# It's that time again!

This is a discussion on It's that time again! within the A Brief History of Cprogramming.com forums, part of the Community Boards category; Originally Posted by Prelude >What I mean is, what is 'O' and what is 'N'? And what does the '!' ...

1. Originally Posted by Prelude
>What I mean is, what is 'O' and what is 'N'? And what does the '!' mean when you have "N!"?
O is Big O notation. It makes it way easier to compare algorithms, but I haven't gotten around to writing a tutorial on it yet. N! is the mathematical notation for the factorial of N.

>For those of us who haven't done this sort of thing in math it might
>help, though I don't know how hard it is to actually explain.
Put simply, it's a way to determine the growth of an algorithm. For example, if you have an O(N^2) algorithm, the running time increases quadratically when N doubles. That's bad compared to O(N), where the running time grows in proportion to N. O(Nlog N), also given as O(N * log N) is inbetween O(N^2) and O(N). It's considered to be pretty good for a sorting algorithm. N is the number of items, by the way.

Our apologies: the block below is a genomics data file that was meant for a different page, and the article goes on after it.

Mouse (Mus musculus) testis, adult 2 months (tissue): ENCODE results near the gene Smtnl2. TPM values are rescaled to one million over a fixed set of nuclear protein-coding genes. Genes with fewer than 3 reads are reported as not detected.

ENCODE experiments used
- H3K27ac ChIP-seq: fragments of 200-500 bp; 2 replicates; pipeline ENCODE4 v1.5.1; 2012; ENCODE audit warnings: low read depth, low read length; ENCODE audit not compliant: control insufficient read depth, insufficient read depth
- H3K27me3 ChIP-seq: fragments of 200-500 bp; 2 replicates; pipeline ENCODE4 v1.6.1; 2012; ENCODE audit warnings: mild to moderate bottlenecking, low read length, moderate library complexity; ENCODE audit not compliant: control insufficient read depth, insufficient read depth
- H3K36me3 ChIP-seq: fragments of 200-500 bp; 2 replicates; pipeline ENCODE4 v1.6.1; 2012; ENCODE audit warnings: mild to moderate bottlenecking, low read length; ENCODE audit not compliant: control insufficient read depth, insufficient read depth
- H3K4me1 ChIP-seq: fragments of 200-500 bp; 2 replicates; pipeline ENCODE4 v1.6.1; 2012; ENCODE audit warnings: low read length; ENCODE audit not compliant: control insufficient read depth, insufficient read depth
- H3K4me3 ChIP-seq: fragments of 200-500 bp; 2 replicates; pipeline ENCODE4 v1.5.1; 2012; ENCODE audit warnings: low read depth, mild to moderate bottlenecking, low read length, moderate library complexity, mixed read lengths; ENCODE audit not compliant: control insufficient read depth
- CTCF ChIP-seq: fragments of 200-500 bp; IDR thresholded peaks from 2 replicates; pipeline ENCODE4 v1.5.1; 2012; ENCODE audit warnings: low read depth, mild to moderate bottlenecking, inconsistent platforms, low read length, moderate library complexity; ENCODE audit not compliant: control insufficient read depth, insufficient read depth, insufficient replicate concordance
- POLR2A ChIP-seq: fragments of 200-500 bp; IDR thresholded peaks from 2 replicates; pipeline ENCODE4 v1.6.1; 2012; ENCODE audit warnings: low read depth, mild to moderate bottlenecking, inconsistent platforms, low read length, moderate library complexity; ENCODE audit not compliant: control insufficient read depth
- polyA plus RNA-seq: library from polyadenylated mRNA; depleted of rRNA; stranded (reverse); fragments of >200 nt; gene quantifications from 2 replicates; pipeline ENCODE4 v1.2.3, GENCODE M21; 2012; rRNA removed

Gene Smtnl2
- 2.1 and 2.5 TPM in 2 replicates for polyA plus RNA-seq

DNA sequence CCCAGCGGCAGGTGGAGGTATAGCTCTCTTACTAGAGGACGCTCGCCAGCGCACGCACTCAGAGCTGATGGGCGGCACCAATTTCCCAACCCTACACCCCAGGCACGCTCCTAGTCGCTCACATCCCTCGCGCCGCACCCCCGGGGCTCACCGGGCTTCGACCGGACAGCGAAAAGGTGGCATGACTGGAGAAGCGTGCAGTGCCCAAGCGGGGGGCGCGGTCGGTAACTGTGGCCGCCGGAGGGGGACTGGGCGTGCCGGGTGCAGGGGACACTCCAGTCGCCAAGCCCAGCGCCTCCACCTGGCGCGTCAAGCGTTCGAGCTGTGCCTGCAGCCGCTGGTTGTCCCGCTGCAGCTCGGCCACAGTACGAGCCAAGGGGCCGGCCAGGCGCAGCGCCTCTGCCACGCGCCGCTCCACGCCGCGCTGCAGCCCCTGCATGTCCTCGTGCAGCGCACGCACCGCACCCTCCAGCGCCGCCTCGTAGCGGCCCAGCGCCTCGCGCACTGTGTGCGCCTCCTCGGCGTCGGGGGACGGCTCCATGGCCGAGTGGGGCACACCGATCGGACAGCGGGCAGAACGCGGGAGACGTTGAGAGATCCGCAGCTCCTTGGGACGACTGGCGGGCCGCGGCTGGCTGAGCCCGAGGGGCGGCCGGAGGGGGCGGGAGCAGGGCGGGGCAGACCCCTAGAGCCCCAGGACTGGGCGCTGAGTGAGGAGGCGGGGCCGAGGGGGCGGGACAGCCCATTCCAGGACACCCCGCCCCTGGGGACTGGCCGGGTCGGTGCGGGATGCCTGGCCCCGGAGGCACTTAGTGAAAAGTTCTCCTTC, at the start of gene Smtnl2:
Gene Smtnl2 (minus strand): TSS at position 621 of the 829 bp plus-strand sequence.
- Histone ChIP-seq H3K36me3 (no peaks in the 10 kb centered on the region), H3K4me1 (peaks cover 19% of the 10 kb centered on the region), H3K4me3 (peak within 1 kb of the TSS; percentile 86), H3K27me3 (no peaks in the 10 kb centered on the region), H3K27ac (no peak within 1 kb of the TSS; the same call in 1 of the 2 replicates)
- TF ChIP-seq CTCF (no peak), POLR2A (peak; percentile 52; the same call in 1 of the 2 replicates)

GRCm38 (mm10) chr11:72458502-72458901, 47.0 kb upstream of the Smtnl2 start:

>but unfortunately I had to stop reading as soon as I reached that section because the O/N stuff threw me.
You don't have to know that stuff to get something out of the tutorial. I think I did a pretty good job of explaining which algorithms are good and which are bad without relying too much on O notation.
But O notation is pretty cool when you start to understand it. I have found being a !math person, that reading algorithm books sort of exclude people who are not in the know. If you do decide to write an article on O notation, perhaps you would consider taking it from a pretty basic level of understanding so that hobbyists can reap the benefits of understanding the more technical aspect of algorithm efficiency.

edit:: so much for actually reading the whole thread before I put my two cents worth in...

2. Actually, I think I'm just bored and wanted to say something

Page 2 of 2 First 12